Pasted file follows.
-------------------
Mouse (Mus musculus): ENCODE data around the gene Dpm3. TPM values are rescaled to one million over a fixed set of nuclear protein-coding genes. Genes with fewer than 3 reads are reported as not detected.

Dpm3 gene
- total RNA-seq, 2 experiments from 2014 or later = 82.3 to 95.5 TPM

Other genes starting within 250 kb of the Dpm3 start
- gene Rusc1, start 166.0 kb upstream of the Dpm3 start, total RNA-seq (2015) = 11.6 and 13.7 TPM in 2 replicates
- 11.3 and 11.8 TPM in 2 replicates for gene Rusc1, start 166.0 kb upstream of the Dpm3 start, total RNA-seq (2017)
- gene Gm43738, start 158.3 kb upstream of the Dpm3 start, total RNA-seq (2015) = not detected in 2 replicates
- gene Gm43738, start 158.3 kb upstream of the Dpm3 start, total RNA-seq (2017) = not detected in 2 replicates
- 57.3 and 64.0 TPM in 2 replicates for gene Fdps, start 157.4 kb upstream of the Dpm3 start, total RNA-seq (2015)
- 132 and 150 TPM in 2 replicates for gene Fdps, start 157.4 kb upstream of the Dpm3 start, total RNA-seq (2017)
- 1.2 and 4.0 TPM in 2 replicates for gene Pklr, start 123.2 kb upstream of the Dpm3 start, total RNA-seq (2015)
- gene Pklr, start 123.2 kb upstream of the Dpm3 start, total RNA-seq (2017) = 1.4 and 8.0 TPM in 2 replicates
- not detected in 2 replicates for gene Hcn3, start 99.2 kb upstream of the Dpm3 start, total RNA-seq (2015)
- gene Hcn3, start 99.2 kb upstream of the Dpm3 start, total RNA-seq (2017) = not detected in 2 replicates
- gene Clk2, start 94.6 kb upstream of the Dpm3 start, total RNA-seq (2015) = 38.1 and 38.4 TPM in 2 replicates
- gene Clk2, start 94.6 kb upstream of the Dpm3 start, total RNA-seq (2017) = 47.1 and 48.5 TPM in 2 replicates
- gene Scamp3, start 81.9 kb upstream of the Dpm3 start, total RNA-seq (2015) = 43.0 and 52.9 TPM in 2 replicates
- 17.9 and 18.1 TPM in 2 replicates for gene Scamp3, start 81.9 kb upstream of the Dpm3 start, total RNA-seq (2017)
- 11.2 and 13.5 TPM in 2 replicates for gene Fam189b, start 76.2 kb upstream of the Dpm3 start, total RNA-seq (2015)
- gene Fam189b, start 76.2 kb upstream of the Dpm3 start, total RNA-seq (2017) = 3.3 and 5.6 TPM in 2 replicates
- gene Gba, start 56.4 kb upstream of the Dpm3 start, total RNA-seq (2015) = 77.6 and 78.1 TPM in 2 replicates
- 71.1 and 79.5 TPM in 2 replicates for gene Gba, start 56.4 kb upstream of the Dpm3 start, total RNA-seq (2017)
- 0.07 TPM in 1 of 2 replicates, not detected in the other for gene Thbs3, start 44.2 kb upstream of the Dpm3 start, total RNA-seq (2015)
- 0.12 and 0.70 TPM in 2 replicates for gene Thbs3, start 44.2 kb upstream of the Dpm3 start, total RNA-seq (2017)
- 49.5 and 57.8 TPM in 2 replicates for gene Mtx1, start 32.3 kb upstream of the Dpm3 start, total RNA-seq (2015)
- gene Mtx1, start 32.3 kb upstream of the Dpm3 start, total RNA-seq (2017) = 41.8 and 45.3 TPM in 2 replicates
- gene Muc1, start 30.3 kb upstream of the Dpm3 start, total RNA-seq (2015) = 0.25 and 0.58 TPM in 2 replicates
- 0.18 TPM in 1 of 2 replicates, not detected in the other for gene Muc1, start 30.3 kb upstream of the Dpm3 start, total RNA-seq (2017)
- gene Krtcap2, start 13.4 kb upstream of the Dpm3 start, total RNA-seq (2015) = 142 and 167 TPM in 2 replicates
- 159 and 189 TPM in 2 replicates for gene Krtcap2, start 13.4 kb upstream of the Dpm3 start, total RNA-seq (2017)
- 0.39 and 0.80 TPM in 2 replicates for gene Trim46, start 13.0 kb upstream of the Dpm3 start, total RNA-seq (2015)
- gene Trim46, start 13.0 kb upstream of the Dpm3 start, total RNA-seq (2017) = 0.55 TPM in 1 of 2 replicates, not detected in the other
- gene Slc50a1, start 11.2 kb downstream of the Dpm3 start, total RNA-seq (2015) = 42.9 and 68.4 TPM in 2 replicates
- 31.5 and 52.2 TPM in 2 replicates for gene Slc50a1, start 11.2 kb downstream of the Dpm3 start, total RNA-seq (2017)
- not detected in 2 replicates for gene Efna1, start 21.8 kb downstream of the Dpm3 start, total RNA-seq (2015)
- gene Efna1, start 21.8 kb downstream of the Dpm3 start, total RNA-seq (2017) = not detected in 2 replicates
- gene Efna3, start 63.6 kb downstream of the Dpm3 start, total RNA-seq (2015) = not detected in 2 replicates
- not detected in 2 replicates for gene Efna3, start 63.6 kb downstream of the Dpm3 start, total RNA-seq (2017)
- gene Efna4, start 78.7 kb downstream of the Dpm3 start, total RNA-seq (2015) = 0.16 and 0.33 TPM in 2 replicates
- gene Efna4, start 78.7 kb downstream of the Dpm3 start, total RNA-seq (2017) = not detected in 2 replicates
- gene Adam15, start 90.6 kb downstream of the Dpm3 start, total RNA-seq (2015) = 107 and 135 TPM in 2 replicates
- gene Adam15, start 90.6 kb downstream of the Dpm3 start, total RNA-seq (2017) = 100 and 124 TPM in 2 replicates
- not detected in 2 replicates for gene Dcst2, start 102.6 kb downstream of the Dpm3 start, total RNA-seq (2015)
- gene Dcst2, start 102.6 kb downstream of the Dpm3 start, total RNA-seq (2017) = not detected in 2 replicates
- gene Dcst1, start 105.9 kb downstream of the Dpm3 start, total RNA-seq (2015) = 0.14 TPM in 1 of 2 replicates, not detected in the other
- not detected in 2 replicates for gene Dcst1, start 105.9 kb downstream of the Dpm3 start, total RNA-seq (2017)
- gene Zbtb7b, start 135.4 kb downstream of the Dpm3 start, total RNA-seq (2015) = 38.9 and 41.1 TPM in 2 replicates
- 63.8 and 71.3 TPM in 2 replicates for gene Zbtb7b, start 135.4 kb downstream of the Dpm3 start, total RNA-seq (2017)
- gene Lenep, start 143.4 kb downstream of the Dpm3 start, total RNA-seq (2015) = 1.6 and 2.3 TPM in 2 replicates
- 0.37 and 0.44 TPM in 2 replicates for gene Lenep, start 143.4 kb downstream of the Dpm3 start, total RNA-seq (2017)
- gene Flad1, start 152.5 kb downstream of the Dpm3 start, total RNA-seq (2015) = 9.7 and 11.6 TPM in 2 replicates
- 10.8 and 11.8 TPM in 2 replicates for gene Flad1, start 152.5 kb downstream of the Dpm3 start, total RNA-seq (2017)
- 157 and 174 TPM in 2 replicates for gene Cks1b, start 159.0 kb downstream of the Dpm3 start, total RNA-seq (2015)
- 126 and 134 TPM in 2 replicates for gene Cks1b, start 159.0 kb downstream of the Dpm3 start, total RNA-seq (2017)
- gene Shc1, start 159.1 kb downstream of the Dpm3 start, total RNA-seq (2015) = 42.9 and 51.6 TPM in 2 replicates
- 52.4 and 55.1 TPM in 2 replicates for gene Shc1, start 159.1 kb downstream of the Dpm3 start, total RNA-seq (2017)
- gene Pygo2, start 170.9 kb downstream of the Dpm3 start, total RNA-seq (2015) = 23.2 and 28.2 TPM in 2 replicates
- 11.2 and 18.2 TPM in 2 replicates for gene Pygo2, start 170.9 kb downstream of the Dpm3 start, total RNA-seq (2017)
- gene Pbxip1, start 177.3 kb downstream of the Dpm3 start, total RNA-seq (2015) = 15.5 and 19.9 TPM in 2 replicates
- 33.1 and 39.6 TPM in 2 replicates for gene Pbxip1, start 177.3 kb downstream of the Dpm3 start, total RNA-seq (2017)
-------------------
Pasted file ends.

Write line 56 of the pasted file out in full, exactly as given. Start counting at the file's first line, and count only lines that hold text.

- 52.4 and 55.1 TPM in 2 replicates for gene Shc1, start 159.1 kb downstream of the Dpm3 start, total RNA-seq (2017)